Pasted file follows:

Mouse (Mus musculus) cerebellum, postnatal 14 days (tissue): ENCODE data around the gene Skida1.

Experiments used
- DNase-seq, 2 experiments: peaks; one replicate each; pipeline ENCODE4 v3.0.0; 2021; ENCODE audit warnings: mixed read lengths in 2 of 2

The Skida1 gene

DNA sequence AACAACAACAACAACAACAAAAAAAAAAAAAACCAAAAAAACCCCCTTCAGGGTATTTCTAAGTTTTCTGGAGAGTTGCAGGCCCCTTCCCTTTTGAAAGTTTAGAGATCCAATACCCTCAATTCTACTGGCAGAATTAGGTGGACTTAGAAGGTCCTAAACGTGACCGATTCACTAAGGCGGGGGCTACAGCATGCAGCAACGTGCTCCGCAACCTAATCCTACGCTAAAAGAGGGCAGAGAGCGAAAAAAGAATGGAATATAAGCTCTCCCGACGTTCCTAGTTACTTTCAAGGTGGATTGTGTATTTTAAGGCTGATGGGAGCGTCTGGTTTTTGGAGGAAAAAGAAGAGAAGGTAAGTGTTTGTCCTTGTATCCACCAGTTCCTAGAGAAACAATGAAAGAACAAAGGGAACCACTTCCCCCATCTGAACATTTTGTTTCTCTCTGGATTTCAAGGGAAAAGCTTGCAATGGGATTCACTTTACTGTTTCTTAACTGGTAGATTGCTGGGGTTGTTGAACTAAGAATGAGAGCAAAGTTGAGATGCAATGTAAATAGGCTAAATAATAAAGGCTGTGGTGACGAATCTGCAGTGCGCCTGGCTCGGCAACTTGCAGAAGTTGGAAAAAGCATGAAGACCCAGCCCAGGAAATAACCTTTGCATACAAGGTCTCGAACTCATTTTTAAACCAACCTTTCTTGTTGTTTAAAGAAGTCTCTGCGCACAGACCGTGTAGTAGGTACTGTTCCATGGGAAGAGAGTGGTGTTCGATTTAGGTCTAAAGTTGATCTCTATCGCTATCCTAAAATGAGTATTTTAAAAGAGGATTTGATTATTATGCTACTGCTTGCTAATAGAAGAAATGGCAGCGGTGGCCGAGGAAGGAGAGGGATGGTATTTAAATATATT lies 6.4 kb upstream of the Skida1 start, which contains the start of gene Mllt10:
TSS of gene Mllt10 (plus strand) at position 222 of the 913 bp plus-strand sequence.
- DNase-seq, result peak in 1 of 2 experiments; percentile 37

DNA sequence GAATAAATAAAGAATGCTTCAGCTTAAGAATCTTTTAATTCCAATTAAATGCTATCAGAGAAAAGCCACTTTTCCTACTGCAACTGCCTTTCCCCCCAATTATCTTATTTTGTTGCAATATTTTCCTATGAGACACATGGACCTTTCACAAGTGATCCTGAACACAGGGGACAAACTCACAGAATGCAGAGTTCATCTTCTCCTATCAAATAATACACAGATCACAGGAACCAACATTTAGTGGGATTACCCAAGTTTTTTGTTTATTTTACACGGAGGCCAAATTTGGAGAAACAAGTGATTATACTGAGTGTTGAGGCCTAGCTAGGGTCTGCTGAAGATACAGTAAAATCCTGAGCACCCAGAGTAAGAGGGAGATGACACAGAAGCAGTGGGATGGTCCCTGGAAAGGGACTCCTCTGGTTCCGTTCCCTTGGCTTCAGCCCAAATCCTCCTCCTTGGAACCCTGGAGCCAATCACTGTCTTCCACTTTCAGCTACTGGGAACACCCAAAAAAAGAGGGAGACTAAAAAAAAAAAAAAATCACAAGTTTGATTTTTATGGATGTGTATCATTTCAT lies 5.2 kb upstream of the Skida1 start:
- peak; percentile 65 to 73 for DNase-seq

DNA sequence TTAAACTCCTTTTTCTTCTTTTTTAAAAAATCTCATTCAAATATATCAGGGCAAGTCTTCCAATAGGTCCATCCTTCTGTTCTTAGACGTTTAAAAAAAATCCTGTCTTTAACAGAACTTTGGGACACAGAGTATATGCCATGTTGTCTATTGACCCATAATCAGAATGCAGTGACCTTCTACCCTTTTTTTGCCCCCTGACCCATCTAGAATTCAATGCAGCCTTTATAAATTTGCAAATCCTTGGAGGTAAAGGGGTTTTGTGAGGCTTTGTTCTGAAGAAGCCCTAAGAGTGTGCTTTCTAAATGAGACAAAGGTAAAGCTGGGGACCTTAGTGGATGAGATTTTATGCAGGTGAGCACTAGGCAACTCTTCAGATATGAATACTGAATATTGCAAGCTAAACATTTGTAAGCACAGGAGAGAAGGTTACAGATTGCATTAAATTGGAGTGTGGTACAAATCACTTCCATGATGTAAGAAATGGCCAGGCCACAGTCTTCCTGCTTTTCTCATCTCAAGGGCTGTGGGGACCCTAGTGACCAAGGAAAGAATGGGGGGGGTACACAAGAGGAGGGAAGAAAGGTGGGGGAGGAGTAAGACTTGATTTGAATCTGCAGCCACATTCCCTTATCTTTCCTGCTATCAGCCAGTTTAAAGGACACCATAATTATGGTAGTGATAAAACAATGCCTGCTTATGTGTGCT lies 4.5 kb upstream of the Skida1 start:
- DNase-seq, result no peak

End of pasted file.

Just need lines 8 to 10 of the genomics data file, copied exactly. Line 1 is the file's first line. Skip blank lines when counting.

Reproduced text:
DNA sequence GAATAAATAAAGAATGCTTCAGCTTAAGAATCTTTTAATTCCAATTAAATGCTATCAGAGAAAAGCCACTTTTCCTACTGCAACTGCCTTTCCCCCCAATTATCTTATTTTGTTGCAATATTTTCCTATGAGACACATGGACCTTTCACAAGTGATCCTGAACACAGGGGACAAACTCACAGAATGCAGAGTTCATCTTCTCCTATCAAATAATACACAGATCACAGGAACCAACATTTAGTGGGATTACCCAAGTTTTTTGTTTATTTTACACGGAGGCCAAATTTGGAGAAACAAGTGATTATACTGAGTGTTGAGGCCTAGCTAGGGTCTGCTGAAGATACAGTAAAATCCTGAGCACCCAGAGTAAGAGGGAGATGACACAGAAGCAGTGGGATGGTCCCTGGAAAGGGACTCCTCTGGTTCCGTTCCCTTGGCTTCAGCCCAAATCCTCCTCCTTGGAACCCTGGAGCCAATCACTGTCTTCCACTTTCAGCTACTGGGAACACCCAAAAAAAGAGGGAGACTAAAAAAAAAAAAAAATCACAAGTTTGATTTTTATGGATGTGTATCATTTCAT lies 5.2 kb upstream of the Skida1 start:
- peak; percentile 65 to 73 for DNase-seq

DNA sequence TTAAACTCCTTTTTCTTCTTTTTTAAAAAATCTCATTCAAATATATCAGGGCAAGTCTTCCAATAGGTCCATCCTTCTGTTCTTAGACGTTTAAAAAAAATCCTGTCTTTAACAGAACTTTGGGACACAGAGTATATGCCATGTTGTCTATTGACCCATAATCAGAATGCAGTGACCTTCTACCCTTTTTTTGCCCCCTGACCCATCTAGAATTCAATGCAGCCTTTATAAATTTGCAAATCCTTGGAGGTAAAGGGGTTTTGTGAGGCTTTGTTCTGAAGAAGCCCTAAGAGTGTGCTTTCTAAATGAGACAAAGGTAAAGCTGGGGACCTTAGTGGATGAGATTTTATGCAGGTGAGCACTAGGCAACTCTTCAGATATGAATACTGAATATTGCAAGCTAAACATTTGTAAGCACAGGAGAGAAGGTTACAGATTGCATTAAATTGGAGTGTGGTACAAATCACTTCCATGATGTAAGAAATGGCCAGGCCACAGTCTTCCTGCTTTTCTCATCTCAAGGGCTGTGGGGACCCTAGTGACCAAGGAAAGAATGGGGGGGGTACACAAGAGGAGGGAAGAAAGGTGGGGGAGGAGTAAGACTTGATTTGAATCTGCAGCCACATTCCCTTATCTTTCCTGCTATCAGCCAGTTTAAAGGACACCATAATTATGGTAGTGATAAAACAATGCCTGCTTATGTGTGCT lies 4.5 kb upstream of the Skida1 start: